Delivery of Sunfish via Pickup Truck

Discussion in 'Sunfish Talk' started by Mark T, Feb 7, 2018.

  1. Mark T

    Mark T New Member

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    If properly tied-down, cushioned at all touch points and thickly wrapped in moving blankets, is it ok to transport a sunfish as shown in the diagram below…. This would be a one-time only 100 mile trip for delivery.

    My concern of course is around stress on hull.

    Thanks!

    Mark

    upload_2018-2-7_14-57-1.png
     
  2. leob1

    leob1 New Member

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    I wouldn't. In addition to stress on the hull, a moments inattention while going under a sign or wires or trees could be a disaster. I'd make an upright for the rear out of 2x4, and some pool noodles for padding, and padding on the roof, tie it down good.
     
  3. beldar boathead

    beldar boathead Well-Known Member

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    I’ve seen it done that way quite a few times. As Leob says, watch out overhead!

    You can also rest it in the bed on padding, keep the tailgate down and put a red flag on the back of the boat.
     
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  4. mixmkr

    mixmkr Active Member

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    Into a 20 mph headwind... Ya think it'll stay put? Keep it flat as suggested.
     
  5. Light and Variable Winds

    Light and Variable Winds Well-Known Member

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    This is how I transported my 2nd Sunfish almost 2000 miles. The seller is giving his Sunfish good-by pats.

    I just ran a 3/8" bolt through the gudgeon and added a raised 2x4 platform secured to tie-down points in the truck's bed.

    Unavoidable wind blasts from trucks caused the boat to "steer to port". Note the very-helpful bridle at the front.

    GEDC0057-002.JPG
     
  6. Gregory Matous

    Gregory Matous Member

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    In Texas, we just toss it on the top of the cab, and then stick our arms out the window to hold it down.
     
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  7. signal charlie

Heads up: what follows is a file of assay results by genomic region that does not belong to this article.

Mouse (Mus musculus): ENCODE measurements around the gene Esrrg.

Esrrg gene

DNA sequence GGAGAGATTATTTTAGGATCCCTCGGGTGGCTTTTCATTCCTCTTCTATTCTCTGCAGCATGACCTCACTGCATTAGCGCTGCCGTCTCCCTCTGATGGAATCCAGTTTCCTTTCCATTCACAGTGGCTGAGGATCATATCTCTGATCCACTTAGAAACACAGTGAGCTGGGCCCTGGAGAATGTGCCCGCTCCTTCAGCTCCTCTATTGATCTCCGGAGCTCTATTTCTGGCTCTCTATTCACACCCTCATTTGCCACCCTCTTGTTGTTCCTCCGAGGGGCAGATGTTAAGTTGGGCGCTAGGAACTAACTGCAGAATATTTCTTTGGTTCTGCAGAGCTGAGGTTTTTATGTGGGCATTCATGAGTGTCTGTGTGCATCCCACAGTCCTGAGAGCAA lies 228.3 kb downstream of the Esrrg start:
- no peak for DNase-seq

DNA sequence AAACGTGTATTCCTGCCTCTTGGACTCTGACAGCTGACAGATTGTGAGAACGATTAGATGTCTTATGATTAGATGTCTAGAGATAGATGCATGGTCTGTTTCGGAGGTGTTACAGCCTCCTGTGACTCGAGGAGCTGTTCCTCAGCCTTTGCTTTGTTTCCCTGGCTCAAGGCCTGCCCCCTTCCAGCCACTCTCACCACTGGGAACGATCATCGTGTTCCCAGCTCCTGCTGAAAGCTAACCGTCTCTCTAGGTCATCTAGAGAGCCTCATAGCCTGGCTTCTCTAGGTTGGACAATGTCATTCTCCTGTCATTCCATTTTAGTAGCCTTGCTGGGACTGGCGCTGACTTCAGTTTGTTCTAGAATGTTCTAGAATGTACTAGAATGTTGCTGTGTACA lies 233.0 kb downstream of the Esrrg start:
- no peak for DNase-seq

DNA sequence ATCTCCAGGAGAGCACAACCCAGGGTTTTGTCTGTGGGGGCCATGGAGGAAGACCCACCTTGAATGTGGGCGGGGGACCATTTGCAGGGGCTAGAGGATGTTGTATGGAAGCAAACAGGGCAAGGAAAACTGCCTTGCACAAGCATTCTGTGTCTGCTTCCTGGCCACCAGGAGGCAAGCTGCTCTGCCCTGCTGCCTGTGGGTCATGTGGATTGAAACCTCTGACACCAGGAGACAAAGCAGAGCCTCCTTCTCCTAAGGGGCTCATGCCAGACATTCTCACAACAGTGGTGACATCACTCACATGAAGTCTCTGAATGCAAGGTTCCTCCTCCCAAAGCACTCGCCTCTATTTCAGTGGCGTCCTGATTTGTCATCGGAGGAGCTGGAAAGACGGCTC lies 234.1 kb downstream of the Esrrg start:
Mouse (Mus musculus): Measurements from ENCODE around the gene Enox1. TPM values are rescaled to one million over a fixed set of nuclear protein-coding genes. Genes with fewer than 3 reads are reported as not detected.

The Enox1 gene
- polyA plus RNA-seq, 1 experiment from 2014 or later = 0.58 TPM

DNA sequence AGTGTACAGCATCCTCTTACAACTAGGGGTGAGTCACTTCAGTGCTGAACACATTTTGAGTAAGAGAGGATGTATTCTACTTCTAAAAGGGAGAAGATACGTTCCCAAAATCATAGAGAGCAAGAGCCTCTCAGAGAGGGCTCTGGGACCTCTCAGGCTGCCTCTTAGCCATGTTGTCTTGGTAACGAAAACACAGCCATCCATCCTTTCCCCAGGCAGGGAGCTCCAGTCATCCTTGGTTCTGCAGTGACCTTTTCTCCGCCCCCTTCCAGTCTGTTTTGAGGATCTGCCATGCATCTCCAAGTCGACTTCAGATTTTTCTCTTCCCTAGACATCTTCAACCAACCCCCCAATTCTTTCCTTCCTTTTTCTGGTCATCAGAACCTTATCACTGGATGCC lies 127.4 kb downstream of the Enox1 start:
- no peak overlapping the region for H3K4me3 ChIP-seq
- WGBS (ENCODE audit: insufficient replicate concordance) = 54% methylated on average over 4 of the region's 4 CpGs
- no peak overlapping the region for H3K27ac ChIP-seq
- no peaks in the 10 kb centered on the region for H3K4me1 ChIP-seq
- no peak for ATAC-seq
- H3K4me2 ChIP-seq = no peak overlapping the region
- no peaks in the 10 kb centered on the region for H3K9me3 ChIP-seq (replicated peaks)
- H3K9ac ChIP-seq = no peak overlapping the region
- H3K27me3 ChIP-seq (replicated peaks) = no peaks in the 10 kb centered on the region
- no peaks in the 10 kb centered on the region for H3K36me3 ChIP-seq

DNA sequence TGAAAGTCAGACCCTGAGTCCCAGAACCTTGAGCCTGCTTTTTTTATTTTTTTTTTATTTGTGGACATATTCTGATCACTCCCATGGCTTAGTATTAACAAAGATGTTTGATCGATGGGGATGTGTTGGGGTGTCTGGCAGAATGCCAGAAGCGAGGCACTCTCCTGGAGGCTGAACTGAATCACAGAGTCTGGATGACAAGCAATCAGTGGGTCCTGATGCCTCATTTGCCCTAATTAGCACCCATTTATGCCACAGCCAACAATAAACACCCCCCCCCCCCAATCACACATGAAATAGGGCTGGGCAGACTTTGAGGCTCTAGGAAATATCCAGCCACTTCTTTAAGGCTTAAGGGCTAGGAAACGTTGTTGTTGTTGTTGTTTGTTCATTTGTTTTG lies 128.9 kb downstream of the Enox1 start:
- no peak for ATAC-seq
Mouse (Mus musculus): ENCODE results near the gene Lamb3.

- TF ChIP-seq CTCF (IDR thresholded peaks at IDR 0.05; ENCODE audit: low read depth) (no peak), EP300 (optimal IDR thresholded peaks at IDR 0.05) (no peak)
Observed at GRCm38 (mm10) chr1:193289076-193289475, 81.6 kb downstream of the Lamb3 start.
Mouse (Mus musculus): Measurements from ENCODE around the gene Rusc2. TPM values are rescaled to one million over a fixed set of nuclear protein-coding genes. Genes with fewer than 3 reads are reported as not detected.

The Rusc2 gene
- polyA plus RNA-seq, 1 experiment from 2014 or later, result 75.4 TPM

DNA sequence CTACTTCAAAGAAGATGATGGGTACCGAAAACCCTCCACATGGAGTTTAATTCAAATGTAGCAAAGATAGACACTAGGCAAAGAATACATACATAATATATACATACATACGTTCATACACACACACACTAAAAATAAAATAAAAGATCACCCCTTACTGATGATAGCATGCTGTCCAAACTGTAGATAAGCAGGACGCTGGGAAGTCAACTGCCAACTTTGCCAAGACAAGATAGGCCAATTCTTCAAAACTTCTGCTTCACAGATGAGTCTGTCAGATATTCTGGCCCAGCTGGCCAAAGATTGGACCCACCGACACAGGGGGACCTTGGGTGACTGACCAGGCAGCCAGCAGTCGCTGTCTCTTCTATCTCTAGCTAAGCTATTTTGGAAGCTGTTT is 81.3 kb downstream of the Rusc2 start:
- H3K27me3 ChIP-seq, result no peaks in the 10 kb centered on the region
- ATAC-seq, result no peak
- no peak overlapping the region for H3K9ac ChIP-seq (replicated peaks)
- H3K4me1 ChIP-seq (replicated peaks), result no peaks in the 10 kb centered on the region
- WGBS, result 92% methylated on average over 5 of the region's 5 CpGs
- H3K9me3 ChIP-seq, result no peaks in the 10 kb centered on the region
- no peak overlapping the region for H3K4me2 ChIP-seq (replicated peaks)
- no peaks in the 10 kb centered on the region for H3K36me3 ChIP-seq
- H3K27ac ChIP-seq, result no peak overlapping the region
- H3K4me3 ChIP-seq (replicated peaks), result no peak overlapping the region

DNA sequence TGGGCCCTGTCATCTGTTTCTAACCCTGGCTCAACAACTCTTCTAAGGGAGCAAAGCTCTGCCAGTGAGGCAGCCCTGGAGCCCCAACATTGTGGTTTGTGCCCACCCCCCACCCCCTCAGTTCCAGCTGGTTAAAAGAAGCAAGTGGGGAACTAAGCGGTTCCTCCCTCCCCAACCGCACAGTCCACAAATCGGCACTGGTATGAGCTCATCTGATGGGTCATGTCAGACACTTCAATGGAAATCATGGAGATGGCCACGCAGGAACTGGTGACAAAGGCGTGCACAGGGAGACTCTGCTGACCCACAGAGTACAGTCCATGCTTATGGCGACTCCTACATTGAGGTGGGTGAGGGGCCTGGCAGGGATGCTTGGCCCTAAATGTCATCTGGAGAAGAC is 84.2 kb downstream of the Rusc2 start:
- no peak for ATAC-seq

signal charlie Well-Known Member Staff Member

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    Make a PVC pipe rack to hold up the stern.
     
  8. torrid

    torrid Just sailing

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    Nothing wrong with cartopping if properly secured (tied to crossbars AND the bumpers), but that arrangement looks really sketchy. The hull angled up like that is going to create a bunch of drag and could cause the boat to fly away.

    The PVC pipe rack idea would be a big improvement. It would also help to have a crossbar on the cab of the truck.
     
  9. Alan S. Glos

    Alan S. Glos Active Member

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    I agree with all of the above. At highway speeds, your "high bow" truck rig is going to generate a lot of stress on the hull and drag, OK if you are going only a few miles at low speeds, but not 100 miles at highway speeds. Here is my VW cartop rig that just completed a 1,200 mile trip from the Florida panhandle to Updstate NY - no problems and no damage to boat or car. Note redundant tie-downs, ratchet straps and rope.

    Alan Glos L1040559.JPG
     
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  10. torrid

    torrid Just sailing

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    I like the redundant rope in addition to the ratchet straps. As a personal preference, I would tie at least the bow to the front bumper too.

    This is something I have said many times before, at least in other sailing forums. Cartopping is great for a long-distance trip over several days, but it is kind of a pain in the butt tying everything down securely. It is not something I would want to do every time I went sailing. I suppose if you did it often enough, you would get a system down.
     
  11. Stagalv

    Stagalv New Member

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    When I bought my Sunfish I put it hull down, stern first into my 5.5ft pickup bed. The bow was hanging out but I put a red flag on the bow handle and tied down the whole thing very well. I also put
    cushions under and around so avoid any chafe damage. No problems at all with my freeway driving in Houston like this.
     
  12. Alan S. Glos

    Alan S. Glos Active Member

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    Ratchet straps are mixed blessing. If you don't have your car top bars, trailer bunks or truck bed well padded, it is possible to crank the ratchet straps down too hard and damage or crack the hull. I pad my car top bars with split foam pipe covers that any good hardware store offers. I cut them full length, Gorilla tape to the car top bars and then use ratchet straps judiciously with soft rope back-up tie downs. A "trucker's hitch" on the ropes lets you tie them very taut. The after 20 miles or so, stop, get out and check the rig. For a car top rig, you will fine that the hull moves aft an inch or so in the 60+ mph widstream and the straps and ropes will be angled back a little - a good thing as this re-tightens the rig a little.

    Alan Glos
    Cazenovia, NY
     
  13. Light and Variable Winds

    Light and Variable Winds Well-Known Member

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    With the truck's optional sliding rear window, the tension can be adjusted from the driver's seat—without stopping.

    SunfishMoving08.jpg
     

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